How to Set Up a Home Theater System With Separate Components

How to get started setting up your home theater system.

What to Know

  • Connect source components, such as cable boxes, media streamers, and Blu-ray players, To endpoints, such as TV and loudspeakers.
  • A basic setup includes a TV, AV receiver, video player, and media streamer as well as surround sound.

This article explains what is necessary to set up a home theater system and a general outline on connecting various components.

What You Need To Set Up A Home Theater System

Home Theater brings the movie-going experience home, but for many, the idea of setting up a home theater system is daunting, to say the least. But, with the right set of guidelines, it can be fairly stress-free. Here is a list of common components.

The Home Theater Connection Path

It helps to think of home theater equipment connections in terms of roads or channels that deliver goods from a producer to a distributor. Source components—such as cable boxes, media streamers, and Blu-ray players—are the beginning points, and the TV and loudspeakers are the endpoints. Your task is to get the audio and video signals from their source components to your sound system and video display, respectively.

Onkyo TX-SR383 Jamo S 803 HCS Speakers J10 Sub
Images via Onkyo and Jamo

Connecting Home Theater Components

A basic setup may include a TV, AV receiver, Blu-ray or DVD player, and a media streamer. You will also need at least five speakers and a subwoofer for 5.1 surround sound.

Below is a general outline of how to connect these different components.

The Home Theater Receiver

Pioneer VSX-933 Dolby Atmos Home Theater Receiver
Pioneer Electronics

The home theater receiver provides most of the source connectivity and switching and all audio decoding, processing, and amplification to power your speakers. Most audio and video components will be run through the home theater receiver.

  • Sending Video from the Home Theater Receiver to the TV: Connect the AV receiver's TV monitor output to one of the video inputs on your TV. (Ideally, this connection will be HDMI, which is the simplest and more effective connection for most systems.) This allows you to view the video image from all the video source devices connected to your home theater receiver on your TV screen. The AV receiver needs to be on and the correct source input selected on your television display.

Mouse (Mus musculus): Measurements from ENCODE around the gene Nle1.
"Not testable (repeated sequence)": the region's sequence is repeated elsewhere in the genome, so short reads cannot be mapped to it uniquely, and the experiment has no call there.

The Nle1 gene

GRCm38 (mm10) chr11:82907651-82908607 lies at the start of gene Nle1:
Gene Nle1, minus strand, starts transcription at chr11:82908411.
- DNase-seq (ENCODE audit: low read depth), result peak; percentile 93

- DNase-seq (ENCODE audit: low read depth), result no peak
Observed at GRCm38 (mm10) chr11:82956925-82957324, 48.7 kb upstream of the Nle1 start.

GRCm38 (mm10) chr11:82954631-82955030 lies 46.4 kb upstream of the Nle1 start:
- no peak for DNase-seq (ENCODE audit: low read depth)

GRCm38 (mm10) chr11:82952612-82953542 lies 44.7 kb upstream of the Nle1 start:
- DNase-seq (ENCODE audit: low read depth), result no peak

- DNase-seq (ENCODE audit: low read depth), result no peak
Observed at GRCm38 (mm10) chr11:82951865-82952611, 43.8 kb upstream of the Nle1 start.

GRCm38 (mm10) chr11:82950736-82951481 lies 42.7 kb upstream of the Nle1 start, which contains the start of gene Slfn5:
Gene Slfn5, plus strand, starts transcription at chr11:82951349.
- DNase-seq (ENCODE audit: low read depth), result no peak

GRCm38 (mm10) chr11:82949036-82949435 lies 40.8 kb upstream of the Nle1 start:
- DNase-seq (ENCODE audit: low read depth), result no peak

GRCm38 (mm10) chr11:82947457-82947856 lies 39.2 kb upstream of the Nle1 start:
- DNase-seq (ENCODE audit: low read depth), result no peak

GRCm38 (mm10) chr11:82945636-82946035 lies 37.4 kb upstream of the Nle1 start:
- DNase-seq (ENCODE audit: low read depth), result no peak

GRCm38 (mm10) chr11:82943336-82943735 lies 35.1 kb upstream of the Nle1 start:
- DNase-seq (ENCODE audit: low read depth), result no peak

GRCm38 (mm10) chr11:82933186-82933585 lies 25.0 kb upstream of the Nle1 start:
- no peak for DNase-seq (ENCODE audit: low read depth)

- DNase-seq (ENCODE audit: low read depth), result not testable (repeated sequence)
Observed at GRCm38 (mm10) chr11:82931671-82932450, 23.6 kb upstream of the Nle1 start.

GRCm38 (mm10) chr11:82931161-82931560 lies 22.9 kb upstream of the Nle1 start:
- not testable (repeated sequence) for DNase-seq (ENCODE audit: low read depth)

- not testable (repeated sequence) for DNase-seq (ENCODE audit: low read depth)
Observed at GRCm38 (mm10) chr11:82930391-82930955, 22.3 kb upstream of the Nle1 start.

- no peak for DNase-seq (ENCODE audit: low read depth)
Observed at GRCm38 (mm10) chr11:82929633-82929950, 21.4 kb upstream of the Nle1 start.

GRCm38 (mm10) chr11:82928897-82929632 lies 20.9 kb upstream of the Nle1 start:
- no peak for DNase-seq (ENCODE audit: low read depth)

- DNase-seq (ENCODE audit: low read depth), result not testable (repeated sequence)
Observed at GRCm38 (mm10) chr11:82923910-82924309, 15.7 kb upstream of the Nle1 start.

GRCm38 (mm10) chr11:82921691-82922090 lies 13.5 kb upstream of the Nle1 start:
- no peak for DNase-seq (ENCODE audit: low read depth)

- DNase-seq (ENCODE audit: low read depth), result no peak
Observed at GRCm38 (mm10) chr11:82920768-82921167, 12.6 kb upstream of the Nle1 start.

• Sending audio from the TV to the Home Theater Receiver: One way to get sound from a TV to a home theater is to connect the TV's audio outputs (if it has them) to the TV or Aux audio inputs on your AV receiver. Another way is to use Audio Return Channel (HDMI-ARC) if both your TV and receiver have this feature. Either method will allow you to watch sources connected directly to the TV and hear stereo or surround sound audio through your home theater system.

TV or Video Projector

LG G7 Series OLED TV and LG HF80JA Projector
Images via LG

If you receive TV programs via antenna, connect the antenna directly to your TV.

If you have a Smart TV, make sure it is also connected to the internet.

If you receive your programming via a cable or satellite box, connect the incoming cable to the box. You then have two options to connect your cable or satellite box to the TV and the rest of your home theater system:

  1. Connect the audio/video output of your box directly to your TV.